it grew 1 pawn from 6000$ to 7000$ each stock pays dividends of 1000$. How can it grow
two or more in one turn, you may ask? It is possible to found a sister company of the
same colour instead of enlarging the original company. This new company will be worth nil
at first, but if a second pawn is placed these two are added to the original
company's worth, which will now give 2000$ per share. If you connect two originally
solitary pawns with a third one you might even raise the company's net worth by
Enlarging companies works towards the end of the game - if any company reaches the total
size of 15 the game ends!
What happens if companies meet? Of course the larger one destroys the smaller company
although there is no other benefit. The owners of the destroyed companies stock have to
pay a kind of fine though, an amount of money per share that is equal to the devaluation
of the destroyed company. A company might even fall back to zero worth, which usually
means that it won't have a future (although of course you can found it again, like in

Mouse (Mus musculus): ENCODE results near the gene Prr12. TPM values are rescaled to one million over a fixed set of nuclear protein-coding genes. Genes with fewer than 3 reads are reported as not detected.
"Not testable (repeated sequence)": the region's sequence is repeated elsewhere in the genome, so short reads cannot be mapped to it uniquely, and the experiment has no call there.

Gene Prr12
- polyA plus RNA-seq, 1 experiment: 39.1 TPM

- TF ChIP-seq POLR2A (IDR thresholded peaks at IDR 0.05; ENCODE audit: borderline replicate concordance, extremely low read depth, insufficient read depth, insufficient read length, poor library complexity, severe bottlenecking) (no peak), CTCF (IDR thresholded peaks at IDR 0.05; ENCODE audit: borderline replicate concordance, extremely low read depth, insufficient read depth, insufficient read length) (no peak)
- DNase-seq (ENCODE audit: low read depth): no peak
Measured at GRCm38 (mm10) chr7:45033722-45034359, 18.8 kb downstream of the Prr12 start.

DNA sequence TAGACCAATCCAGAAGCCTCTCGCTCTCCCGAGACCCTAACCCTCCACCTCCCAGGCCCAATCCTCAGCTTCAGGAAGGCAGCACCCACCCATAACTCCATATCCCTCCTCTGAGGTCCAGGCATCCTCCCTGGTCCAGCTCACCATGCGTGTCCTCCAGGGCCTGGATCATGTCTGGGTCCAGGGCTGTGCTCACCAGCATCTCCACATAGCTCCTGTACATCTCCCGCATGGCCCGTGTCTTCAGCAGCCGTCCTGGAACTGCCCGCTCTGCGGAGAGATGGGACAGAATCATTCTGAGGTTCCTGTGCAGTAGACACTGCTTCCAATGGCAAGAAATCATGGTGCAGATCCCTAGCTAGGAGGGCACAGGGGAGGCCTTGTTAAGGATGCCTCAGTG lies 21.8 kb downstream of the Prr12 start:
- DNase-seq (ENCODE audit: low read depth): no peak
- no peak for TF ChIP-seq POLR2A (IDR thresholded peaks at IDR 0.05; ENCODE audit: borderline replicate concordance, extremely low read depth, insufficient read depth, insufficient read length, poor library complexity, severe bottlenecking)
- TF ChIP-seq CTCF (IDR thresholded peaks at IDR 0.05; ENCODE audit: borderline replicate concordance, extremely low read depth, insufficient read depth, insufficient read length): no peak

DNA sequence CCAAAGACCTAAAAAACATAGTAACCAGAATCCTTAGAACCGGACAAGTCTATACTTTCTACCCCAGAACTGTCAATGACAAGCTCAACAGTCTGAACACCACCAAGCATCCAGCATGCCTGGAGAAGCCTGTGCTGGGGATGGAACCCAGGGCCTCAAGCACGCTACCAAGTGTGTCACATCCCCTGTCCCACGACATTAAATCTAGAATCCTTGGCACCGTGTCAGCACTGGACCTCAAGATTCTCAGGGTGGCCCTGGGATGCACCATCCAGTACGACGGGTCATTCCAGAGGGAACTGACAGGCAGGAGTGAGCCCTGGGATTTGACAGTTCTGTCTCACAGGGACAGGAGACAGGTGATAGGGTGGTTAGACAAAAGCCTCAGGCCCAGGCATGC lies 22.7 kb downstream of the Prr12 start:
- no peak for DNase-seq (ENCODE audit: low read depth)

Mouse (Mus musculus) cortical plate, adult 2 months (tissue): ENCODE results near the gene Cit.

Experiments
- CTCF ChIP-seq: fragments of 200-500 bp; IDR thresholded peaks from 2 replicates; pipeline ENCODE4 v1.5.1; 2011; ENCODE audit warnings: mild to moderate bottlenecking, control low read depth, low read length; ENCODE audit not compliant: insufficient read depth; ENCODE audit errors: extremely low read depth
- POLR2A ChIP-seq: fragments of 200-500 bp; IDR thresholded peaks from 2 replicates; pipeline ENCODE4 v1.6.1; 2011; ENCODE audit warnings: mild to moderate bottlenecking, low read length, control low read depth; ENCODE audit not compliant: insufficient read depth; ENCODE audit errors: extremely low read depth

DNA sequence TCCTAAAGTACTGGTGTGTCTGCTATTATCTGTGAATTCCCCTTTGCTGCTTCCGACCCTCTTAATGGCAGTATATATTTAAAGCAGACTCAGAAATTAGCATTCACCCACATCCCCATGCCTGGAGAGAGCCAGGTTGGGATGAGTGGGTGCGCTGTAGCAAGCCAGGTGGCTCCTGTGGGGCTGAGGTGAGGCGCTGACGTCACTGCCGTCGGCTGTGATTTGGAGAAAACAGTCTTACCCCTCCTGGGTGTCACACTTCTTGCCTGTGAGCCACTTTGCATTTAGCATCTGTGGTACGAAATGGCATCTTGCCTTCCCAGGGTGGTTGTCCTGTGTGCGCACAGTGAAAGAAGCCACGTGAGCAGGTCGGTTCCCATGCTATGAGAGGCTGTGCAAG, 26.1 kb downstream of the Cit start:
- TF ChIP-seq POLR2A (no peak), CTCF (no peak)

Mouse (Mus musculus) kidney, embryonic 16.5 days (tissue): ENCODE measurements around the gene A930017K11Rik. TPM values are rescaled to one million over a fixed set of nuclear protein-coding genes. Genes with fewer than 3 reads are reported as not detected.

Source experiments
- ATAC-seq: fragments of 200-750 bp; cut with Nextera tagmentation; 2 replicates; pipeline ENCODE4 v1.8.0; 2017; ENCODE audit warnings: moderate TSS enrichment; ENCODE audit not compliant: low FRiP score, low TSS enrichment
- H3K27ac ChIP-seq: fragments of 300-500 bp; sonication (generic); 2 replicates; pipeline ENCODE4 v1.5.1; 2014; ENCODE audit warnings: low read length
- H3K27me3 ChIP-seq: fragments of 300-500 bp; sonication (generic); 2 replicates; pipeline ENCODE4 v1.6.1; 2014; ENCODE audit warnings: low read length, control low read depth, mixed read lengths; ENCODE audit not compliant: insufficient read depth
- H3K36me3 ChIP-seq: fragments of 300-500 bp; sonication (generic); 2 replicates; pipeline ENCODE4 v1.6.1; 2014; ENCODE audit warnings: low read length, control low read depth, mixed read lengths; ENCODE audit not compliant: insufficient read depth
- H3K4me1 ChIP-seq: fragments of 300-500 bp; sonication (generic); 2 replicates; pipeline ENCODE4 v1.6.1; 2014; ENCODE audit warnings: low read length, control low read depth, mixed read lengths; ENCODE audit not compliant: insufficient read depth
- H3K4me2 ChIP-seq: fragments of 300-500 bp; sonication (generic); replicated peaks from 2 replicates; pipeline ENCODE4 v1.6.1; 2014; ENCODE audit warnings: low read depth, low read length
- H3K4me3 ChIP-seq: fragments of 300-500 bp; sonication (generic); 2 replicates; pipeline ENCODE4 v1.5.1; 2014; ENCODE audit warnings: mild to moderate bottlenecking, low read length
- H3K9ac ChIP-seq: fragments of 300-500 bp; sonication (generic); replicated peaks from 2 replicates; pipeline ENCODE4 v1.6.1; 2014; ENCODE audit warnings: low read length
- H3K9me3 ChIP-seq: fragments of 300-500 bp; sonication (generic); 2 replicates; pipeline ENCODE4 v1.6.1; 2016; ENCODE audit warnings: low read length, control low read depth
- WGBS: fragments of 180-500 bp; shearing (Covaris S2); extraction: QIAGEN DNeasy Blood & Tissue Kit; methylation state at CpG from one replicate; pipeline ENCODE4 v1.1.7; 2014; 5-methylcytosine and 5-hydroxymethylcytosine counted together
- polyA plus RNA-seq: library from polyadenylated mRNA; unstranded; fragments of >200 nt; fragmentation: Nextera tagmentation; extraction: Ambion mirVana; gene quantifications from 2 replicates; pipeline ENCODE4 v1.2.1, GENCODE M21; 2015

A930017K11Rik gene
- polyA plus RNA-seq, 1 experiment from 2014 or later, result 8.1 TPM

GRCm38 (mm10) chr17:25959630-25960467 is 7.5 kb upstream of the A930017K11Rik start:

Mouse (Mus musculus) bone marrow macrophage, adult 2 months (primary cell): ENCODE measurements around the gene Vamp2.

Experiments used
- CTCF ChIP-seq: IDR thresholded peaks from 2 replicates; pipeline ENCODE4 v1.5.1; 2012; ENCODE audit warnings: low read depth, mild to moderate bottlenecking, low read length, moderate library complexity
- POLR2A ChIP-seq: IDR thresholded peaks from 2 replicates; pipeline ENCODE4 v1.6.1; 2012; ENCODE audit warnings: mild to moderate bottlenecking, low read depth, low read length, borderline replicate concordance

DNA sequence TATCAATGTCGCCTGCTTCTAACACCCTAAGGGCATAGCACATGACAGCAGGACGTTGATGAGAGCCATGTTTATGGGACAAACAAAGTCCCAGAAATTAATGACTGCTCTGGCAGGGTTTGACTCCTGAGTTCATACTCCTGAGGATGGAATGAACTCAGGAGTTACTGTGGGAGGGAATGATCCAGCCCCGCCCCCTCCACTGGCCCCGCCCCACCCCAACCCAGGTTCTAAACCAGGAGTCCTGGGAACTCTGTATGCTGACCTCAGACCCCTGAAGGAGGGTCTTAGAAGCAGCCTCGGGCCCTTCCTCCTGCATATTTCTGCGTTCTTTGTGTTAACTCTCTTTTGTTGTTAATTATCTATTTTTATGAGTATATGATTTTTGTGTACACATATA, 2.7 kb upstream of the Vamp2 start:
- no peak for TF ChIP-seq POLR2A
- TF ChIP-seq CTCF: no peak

"Acquire"). A special rule allows the "destroyer" of the company (the
player who played the adjacent pawn) to survive this disaster unscathed, even if he owns
stock of the destroyed company.
Each turn a player can sell as much stock as he likes, either before
or after rolling the dice. Usually it is better to wait, as you might be able to enlarge
the company you want to sell before selling it!
He can also buy a maximum of 5 shares of any existing company, also before/after
rolling, in any combo.
We played with the highly recommended rule of limiting the companies to the value of
7000$ (regardless of how large they are). This means that you have to found sister
companies to reach the maximum of 15000$ net value, which makes the abstract boardgame